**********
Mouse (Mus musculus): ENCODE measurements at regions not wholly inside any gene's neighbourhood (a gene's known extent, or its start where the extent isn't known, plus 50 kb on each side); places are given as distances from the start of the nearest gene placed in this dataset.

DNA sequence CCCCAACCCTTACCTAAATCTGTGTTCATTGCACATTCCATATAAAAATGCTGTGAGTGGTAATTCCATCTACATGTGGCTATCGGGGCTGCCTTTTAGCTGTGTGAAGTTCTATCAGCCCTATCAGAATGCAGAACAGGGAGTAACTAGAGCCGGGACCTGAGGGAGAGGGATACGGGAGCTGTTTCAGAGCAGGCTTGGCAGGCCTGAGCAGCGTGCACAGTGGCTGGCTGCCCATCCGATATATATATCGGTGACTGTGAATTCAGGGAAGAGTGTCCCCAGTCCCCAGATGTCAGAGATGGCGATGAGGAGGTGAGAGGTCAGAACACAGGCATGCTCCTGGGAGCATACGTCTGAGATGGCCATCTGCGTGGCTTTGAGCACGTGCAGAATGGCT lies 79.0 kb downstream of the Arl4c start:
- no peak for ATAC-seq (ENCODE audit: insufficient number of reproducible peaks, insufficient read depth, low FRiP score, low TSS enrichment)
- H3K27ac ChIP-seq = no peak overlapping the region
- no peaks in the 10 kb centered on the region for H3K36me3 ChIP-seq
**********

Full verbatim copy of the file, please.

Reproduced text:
Mouse (Mus musculus): ENCODE measurements at regions not wholly inside any gene's neighbourhood (a gene's known extent, or its start where the extent isn't known, plus 50 kb on each side); places are given as distances from the start of the nearest gene placed in this dataset.

DNA sequence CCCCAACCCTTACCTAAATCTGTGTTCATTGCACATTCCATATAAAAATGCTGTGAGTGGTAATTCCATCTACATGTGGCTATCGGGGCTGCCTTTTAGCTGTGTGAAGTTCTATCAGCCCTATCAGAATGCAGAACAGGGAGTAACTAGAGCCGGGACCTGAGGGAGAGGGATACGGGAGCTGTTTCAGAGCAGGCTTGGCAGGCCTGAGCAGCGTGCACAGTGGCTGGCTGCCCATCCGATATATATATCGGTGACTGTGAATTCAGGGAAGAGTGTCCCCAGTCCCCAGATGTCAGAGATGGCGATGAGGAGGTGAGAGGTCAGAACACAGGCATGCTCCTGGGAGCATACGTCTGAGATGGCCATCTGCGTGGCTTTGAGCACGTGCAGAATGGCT lies 79.0 kb downstream of the Arl4c start:
- no peak for ATAC-seq (ENCODE audit: insufficient number of reproducible peaks, insufficient read depth, low FRiP score, low TSS enrichment)
- H3K27ac ChIP-seq = no peak overlapping the region
- no peaks in the 10 kb centered on the region for H3K36me3 ChIP-seq